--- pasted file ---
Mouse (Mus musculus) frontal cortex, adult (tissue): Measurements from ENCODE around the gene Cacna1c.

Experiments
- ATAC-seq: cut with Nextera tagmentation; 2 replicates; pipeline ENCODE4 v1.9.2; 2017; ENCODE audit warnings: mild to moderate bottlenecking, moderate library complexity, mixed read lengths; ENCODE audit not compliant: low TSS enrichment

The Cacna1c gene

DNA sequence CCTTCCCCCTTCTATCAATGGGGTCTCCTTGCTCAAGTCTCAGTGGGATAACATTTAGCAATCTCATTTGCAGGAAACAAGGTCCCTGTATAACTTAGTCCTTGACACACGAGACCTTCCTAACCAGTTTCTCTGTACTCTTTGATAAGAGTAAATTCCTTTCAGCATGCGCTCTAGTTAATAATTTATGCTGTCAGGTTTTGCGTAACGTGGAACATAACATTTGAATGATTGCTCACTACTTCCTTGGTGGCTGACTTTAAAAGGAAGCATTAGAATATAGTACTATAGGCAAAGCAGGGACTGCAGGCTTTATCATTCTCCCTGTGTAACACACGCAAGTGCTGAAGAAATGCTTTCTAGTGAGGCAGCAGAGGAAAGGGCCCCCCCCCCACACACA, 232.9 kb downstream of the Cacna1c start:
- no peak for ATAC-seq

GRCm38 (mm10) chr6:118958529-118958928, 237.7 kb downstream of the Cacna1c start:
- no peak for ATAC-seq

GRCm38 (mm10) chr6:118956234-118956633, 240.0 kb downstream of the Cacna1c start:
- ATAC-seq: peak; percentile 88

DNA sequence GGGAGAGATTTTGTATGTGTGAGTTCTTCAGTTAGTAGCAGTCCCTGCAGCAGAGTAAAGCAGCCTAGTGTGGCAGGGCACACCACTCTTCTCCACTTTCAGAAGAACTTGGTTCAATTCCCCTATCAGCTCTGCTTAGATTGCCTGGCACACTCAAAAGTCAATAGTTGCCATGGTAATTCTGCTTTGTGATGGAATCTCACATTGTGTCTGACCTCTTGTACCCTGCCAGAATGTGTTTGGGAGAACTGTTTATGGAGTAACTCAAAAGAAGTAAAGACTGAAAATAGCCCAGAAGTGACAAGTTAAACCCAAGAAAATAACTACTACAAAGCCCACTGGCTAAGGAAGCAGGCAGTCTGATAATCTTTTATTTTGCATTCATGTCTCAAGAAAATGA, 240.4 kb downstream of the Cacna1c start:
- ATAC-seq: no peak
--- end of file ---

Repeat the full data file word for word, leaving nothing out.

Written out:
Mouse (Mus musculus) frontal cortex, adult (tissue): Measurements from ENCODE around the gene Cacna1c.

Experiments
- ATAC-seq: cut with Nextera tagmentation; 2 replicates; pipeline ENCODE4 v1.9.2; 2017; ENCODE audit warnings: mild to moderate bottlenecking, moderate library complexity, mixed read lengths; ENCODE audit not compliant: low TSS enrichment

The Cacna1c gene

DNA sequence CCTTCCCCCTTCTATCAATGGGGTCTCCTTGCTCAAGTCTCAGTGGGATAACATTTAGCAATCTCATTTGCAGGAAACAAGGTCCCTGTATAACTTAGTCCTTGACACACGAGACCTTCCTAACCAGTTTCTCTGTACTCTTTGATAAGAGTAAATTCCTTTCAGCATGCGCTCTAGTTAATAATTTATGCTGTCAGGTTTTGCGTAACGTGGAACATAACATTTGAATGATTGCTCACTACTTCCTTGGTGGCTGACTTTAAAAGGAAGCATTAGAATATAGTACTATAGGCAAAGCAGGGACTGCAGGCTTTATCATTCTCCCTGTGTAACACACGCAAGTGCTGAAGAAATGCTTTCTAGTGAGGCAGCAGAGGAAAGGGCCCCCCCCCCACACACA, 232.9 kb downstream of the Cacna1c start:
- no peak for ATAC-seq

GRCm38 (mm10) chr6:118958529-118958928, 237.7 kb downstream of the Cacna1c start:
- no peak for ATAC-seq

GRCm38 (mm10) chr6:118956234-118956633, 240.0 kb downstream of the Cacna1c start:
- ATAC-seq: peak; percentile 88

DNA sequence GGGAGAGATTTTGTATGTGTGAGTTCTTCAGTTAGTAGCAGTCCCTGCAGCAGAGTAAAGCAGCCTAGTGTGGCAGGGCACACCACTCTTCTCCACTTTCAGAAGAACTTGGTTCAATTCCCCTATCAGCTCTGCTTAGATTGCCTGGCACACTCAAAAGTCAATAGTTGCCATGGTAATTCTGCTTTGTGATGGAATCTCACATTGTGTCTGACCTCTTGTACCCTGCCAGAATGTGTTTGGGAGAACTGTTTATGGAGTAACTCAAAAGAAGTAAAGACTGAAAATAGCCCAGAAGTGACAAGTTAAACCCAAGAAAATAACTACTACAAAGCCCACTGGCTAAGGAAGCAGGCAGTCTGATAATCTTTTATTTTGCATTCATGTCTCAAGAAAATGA, 240.4 kb downstream of the Cacna1c start:
- ATAC-seq: no peak